The Liechtenstein Government has released a consultation report on proposed amendments to the tax legislation, reports EY. The report, prepared by the Fiscal Authority, includes various points on the implementation of measures against base erosion and profit shifting (BEPS). The new law shall enter into force effective from 1 January 2017.
The consultation report proposes the following amendments to the tax legislation:
· Introduction of the correspondence principle for dividends to avoid double non-taxation (no participation exemption if the dividend payment was deductible in the source country)
· Abolishment of intellectual property (IP) box regime with transitional period for existing IP boxes until the end of 2020
· Formal definition of the term “ruling” in the tax act
· General transfer pricing documentation requirement (no filing requirement proposed)
· Other minor amendments
The draft legislation in the report generally follows the recommendations of the Organisation for Economic Co-operation and Development (OECD) as presented in October 2015 in the BEPS final reports. By introducing additional legislation later in 2016, it is expected that Liechtenstein will implement the three-tiered approach for large companies (master file, local file, Country-by-Country (CbC) reporting).
The draft legislation published with the consultation report on 3 May 2016 reflects Liechtenstein’s repeated confirmation to comply with the OECD standards in the area of corporate taxation. In addition to the published tax law amendments, Liechtenstein intends to amend the existing tax administrative assistance act and introduce separate legislation later this year based on the Multilateral Convention on Mutual Administrative Assistance in Tax Matters (MAC) in order to fully comply with the OECD BEPS minimum standards.
The now published draft legislation includes the following amendments:
Introduction of correspondence principle (BEPS Action 2)
In the consultation report Liechtenstein proposes to introduce the correspondence principle for distributions out of investments held by a Liechtenstein entity or individual (if investment is qualified as a business asset). This means that the participation exemption on dividend income in Liechtenstein may only apply if the payment was not qualified as tax deductible in the source country. By introducing this domestic hybrid mismatch rule, double non-taxation should be avoided.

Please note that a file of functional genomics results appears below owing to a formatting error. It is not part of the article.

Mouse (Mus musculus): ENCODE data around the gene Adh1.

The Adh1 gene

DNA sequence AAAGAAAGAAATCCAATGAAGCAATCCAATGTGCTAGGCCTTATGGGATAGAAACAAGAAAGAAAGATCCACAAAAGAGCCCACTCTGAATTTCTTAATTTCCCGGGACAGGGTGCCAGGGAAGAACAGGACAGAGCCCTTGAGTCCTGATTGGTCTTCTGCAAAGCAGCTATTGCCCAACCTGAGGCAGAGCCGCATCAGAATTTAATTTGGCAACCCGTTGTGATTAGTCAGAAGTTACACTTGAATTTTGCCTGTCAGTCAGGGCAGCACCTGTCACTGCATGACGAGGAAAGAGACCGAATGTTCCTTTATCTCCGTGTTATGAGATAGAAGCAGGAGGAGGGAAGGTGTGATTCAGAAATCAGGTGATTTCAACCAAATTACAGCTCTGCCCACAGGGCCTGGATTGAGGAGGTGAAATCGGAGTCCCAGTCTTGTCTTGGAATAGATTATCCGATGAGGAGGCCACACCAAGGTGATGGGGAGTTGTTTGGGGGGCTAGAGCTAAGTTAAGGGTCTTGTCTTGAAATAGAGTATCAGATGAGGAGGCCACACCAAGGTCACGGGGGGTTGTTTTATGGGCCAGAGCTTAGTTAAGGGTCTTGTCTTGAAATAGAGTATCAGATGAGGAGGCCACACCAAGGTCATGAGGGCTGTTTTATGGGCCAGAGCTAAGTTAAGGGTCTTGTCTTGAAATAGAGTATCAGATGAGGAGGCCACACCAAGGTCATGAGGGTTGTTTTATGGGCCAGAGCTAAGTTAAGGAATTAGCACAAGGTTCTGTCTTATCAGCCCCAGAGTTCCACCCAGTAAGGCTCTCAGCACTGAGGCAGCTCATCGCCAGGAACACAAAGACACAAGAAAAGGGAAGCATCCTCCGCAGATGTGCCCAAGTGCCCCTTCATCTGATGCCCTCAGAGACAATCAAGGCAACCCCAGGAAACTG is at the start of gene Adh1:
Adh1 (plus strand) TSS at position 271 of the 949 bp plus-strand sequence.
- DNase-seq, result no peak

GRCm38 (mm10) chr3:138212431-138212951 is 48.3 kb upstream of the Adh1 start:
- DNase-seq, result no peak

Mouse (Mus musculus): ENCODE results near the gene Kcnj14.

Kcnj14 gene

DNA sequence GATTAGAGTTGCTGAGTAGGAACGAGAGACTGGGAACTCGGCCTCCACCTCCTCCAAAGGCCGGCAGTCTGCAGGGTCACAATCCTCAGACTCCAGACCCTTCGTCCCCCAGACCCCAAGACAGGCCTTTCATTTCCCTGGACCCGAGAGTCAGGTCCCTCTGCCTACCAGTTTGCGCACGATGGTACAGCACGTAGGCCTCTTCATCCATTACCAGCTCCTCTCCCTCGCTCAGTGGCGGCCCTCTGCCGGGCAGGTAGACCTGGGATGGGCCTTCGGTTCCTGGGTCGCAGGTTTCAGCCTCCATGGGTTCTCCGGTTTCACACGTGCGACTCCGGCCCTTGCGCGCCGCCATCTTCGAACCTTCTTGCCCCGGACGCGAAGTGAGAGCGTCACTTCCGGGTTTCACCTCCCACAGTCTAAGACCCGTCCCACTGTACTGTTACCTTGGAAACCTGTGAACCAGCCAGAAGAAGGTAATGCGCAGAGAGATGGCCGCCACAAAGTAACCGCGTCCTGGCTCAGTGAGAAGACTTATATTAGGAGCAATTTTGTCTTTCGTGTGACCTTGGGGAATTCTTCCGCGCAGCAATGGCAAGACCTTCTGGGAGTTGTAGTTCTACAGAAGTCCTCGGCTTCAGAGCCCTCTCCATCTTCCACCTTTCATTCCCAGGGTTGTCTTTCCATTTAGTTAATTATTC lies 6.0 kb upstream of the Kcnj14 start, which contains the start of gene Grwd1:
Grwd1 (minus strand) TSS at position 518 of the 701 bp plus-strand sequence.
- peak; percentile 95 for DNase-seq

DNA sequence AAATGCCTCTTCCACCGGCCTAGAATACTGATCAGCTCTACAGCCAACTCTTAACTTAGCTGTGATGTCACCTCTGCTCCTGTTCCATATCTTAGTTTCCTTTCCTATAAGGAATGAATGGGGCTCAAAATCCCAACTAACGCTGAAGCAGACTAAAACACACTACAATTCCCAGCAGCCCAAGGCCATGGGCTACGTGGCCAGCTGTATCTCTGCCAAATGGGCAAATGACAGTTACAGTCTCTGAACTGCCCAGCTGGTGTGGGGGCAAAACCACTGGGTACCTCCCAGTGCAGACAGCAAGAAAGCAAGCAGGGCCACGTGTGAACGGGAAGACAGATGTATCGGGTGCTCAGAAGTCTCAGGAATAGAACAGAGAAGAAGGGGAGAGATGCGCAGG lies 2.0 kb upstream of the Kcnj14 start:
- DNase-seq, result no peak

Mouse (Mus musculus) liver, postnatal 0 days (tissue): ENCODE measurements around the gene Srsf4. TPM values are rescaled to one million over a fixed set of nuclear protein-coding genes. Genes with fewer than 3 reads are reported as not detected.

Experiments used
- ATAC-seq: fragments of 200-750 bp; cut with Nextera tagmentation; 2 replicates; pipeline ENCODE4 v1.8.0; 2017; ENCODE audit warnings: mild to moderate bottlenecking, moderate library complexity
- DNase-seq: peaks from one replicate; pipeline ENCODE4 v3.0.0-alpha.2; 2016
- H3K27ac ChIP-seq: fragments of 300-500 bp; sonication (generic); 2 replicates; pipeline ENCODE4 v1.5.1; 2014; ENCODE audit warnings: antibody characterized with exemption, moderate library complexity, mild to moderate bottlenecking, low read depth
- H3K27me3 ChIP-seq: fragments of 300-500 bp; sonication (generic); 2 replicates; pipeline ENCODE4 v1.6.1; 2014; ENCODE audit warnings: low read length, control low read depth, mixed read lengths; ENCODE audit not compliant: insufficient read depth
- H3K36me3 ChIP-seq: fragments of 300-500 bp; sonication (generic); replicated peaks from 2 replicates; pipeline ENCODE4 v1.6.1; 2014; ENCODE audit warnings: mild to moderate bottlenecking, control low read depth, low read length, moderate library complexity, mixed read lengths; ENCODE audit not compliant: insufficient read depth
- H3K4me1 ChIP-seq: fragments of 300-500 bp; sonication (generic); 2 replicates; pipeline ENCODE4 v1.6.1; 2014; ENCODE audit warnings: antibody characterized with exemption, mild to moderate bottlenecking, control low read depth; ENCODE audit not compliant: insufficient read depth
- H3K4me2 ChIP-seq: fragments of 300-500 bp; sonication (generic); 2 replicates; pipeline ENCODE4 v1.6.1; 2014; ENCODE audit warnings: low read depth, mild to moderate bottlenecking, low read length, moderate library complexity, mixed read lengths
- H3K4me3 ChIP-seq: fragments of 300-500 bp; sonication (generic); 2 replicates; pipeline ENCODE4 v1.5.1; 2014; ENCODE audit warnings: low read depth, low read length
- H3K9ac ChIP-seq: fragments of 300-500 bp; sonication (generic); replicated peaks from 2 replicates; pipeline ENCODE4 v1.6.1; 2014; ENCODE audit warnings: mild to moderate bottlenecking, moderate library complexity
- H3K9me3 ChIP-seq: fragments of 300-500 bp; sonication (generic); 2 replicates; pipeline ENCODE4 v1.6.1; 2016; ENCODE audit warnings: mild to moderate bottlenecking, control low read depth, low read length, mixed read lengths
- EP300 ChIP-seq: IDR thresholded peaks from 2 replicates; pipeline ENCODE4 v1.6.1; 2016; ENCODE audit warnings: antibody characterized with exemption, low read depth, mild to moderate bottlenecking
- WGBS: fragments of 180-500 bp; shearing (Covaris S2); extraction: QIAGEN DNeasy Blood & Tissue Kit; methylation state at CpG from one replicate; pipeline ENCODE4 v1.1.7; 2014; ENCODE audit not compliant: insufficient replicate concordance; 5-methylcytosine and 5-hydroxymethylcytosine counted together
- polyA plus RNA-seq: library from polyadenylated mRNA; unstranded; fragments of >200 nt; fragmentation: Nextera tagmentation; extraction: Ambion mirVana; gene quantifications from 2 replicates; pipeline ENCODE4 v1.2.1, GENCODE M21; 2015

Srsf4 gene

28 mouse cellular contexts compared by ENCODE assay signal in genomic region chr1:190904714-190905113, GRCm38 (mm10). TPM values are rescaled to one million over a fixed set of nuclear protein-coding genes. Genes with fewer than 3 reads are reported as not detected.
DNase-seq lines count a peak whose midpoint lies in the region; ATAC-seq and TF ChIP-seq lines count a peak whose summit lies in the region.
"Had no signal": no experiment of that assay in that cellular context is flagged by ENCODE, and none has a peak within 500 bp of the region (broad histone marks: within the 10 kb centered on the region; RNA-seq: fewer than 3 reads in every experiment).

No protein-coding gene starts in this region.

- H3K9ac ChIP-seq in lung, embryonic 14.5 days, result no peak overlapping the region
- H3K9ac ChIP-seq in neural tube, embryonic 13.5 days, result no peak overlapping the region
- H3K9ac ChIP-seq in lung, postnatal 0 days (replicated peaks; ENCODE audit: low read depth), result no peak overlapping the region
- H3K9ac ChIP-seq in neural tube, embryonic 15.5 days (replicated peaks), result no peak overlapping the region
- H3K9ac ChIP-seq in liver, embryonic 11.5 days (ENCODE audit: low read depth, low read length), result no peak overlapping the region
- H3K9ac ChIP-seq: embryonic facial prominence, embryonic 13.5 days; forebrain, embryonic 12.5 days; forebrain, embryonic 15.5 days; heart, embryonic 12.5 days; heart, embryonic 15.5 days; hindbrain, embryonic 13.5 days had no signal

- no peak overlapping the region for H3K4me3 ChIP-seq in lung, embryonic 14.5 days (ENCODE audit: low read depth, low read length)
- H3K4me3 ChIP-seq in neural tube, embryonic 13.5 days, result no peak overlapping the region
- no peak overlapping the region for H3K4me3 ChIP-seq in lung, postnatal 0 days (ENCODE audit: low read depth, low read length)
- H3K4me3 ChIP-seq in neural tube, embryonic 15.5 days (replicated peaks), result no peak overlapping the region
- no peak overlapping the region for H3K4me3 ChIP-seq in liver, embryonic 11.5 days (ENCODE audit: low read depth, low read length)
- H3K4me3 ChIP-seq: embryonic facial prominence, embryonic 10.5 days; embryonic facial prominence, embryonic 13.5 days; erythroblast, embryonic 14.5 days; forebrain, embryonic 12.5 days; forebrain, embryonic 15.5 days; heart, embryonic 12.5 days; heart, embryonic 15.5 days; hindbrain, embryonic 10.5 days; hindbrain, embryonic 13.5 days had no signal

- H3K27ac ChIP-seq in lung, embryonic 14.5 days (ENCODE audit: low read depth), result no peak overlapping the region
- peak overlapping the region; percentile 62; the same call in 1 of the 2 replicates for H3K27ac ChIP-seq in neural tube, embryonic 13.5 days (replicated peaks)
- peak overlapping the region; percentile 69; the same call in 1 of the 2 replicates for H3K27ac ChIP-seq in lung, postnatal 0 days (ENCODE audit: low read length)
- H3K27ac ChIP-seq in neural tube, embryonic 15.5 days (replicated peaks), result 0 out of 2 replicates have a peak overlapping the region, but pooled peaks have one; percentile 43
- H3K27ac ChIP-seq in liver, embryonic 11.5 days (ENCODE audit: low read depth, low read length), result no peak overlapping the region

Abolishment of IP box regime (BEPS Action 5)
In 2011, Liechtenstein introduced an IP box regime into the tax law. Patents, brands, models and registered designs are considered intellectual property rights under this IP box regime, provided that they are protected by entry into a domestic (Liechtenstein), foreign or international registry and have been created or acquired as of 1 January 2011. However, this wide scope of eligible types of IP does not comply with the modified nexus approach of the OECD. Consequently, the Liechtenstein Government has decided to propose the abolishment of the IP box regime. For companies currently taking advantage of the IP box rules, a transitional provision until the end of fiscal year 2020 is to be applied.
Whether a new IP box regime is to be introduced at a later stage will be subject to further analysis by the authorities.
Definition of term “ruling” (BEPS Action 5)
The consultation report proposes to introduce a general legal definition of the term “ruling” in the tax law. According to the draft legislation, the tax administration will be entitled to issue upon request a binding statement concerning the fiscal consequences of a specific, not already materialized fact or transaction. As stated in the consultation report, to obtain such a ruling the taxpayer has to file a written request outlining all necessary information.